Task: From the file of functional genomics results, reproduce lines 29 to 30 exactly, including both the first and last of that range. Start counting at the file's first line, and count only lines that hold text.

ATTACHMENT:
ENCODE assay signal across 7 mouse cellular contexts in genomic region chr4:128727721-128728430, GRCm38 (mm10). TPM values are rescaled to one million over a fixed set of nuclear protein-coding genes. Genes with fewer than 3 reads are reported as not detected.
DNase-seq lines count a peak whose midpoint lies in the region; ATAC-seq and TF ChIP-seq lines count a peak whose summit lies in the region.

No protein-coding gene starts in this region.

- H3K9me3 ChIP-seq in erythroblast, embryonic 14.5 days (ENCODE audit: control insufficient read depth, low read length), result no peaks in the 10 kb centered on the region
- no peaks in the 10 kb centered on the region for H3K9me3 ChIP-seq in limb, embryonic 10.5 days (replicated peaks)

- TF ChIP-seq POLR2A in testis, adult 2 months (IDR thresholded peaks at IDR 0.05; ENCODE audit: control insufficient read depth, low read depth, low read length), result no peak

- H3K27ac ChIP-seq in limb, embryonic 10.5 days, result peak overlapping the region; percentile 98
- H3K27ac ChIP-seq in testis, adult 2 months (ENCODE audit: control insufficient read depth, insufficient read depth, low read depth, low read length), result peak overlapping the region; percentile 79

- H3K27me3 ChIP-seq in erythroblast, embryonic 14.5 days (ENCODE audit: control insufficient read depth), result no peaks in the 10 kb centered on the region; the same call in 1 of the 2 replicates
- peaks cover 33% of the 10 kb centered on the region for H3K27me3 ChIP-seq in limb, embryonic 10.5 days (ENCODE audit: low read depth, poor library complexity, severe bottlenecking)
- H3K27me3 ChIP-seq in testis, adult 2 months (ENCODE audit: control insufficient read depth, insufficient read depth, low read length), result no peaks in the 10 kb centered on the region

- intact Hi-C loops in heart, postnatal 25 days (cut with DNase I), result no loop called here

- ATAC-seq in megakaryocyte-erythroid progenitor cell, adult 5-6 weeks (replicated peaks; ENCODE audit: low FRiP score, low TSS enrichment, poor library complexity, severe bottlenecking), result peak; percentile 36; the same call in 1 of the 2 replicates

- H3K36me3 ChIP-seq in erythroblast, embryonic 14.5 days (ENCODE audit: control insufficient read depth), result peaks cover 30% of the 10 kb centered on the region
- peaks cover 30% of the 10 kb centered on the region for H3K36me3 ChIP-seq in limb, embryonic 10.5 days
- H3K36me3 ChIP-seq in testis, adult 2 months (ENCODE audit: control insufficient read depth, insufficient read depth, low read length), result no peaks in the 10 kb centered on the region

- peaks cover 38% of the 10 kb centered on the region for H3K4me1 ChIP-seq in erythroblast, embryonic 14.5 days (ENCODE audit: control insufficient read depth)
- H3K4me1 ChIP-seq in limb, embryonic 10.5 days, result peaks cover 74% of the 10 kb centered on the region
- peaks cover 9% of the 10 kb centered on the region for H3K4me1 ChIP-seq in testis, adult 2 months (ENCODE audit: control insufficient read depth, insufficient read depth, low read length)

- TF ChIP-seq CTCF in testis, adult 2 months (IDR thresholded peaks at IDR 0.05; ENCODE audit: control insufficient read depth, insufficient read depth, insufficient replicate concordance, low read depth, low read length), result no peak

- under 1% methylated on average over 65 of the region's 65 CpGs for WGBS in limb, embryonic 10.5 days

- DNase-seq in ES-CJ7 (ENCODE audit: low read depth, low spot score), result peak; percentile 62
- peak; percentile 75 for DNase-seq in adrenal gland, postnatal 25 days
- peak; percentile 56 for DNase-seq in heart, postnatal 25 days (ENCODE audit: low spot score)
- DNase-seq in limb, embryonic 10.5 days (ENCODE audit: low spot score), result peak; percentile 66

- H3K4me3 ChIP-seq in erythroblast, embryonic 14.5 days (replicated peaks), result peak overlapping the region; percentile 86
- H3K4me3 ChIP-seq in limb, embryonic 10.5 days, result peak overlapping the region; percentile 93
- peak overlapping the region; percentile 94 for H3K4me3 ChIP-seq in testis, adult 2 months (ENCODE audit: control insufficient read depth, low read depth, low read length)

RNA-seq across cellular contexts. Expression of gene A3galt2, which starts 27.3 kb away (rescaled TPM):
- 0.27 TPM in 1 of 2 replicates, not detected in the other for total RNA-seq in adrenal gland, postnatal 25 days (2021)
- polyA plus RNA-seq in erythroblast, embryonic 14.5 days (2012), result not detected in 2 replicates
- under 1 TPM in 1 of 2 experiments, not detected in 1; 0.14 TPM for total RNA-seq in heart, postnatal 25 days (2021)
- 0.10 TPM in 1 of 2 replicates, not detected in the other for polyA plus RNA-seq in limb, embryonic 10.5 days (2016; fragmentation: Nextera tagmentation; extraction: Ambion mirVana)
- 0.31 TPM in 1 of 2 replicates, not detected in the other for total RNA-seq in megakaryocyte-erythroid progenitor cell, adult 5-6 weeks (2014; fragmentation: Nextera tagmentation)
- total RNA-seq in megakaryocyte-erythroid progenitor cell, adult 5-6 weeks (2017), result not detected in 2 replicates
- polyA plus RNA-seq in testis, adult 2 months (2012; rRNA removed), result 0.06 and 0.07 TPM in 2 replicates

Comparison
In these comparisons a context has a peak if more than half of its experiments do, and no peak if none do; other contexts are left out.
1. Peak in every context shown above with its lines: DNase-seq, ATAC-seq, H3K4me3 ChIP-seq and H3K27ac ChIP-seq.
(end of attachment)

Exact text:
RNA-seq across cellular contexts. Expression of gene A3galt2, which starts 27.3 kb away (rescaled TPM):
- 0.27 TPM in 1 of 2 replicates, not detected in the other for total RNA-seq in adrenal gland, postnatal 25 days (2021)